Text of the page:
|The type of VF test you perform on a patient may depend on the status of their ocular health. Photo: Danica Marrelli, OD. Click image to enlarge.|
Visual field (VF) loss in glaucoma is commonly found using differential light sensitivity thresholds, deviations and percentiles from static automated perimetry, in addition to a clinician’s subjective assessment. New research suggests that despite several existing benchmarks, some established criteria vary in sensitivity and specificity when evaluating VF damage.
The single-center study included 1,230 suspect or known glaucoma patients with reliable VF (Humphrey 24-2 SITA) and OCT (Spectralis) exams within a four-month period. The investigation included one eye per patient. The research team from Canada compared the sensitivities and specificities from five criteria across various levels of functional and structural glaucomatous damage.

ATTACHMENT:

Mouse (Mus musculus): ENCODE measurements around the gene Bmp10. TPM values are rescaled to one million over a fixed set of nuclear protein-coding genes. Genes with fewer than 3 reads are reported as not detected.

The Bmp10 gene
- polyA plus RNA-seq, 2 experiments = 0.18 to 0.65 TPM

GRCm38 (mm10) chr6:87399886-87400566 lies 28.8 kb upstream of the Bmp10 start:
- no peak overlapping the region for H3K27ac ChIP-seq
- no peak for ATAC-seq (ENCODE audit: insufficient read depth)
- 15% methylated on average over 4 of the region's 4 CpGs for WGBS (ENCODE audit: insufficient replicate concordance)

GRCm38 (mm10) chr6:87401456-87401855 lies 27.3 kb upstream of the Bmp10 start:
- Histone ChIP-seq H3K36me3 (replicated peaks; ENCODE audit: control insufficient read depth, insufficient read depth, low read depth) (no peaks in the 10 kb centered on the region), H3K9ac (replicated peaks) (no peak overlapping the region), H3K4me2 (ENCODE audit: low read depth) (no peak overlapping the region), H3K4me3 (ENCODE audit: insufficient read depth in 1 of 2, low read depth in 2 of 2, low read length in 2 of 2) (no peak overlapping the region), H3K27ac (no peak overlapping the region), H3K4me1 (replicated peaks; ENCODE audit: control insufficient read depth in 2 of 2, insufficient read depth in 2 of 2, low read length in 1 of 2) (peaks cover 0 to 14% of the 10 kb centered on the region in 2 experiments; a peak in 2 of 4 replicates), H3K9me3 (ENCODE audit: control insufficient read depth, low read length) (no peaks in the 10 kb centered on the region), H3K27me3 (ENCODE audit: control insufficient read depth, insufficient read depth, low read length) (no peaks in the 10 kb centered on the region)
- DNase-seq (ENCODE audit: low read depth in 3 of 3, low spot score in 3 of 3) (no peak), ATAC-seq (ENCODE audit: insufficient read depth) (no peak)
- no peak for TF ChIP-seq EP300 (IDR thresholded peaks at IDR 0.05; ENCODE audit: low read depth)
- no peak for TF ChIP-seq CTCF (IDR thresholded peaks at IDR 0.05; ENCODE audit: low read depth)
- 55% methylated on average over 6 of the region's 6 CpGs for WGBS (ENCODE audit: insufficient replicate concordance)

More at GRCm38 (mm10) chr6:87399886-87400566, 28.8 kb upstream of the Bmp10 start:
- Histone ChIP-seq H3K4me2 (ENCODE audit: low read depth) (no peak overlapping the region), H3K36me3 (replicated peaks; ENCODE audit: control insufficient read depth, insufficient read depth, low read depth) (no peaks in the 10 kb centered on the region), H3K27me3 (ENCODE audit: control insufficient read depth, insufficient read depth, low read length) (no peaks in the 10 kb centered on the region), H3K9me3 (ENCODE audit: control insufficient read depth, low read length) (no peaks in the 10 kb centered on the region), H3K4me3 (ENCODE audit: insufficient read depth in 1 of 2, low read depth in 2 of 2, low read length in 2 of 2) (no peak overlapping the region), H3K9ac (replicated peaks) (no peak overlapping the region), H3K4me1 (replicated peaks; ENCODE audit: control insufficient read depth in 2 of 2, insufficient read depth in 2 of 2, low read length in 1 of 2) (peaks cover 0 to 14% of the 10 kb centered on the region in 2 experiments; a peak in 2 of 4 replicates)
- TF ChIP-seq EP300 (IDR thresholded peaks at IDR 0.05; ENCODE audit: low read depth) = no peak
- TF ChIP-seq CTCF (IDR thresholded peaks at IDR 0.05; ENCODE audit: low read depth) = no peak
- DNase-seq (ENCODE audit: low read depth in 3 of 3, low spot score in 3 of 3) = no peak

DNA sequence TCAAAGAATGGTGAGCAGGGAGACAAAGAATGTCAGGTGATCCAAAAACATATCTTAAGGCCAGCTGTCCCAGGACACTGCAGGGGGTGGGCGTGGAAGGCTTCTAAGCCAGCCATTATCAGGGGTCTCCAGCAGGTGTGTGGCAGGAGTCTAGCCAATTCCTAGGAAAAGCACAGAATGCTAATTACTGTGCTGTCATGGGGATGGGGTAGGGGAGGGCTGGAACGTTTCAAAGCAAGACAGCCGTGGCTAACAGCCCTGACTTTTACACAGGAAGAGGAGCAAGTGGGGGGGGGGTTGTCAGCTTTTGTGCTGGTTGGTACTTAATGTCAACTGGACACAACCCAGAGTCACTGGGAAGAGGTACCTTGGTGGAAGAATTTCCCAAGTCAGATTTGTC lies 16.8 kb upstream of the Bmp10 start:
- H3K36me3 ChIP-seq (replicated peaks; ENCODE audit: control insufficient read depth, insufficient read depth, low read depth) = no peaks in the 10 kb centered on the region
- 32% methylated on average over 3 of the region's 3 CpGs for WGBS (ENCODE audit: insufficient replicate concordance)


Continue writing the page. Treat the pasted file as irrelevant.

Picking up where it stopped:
In patients with less damage, they found the Hoddap-Anderson-Parrish 2 and United Kingdom Glaucoma Treatment studies had higher positive rates suggesting lower specificities, while the Glaucoma Hemifield Test, Foster and Low-pressure Glaucoma Treatment studies all had lower positive rates, suggesting higher specificities.
In patients with greater degrees of damage, Hoddap-Anderson-Parrish 2 and the United Kingdom Glaucoma Treatment studies had higher positive rates indicating higher sensitivities, while the Glaucoma Hemifield Test, Foster and Low-pressure Glaucoma Treatment studies all had lower positive rates, indicating lower sensitivities.
“Overall, our findings highlight the lack of criteria with a uniformly superior diagnostic performance compared with others,” the investigators wrote in their paper.
When choosing which VF criteria to use, one should consider the degree of damage anticipated and need for either better sensitivity or specificity, the researchers suggested. Additionally, more than one VF criteria can be used, and their results interpreted jointly, they added.
Stubeda H, Quach J, Gao J, et al. Comparing five criteria for evaluating glaucomatous visual fields. Am J Ophthalmol. October 12, 2021. [Epub ahead of print].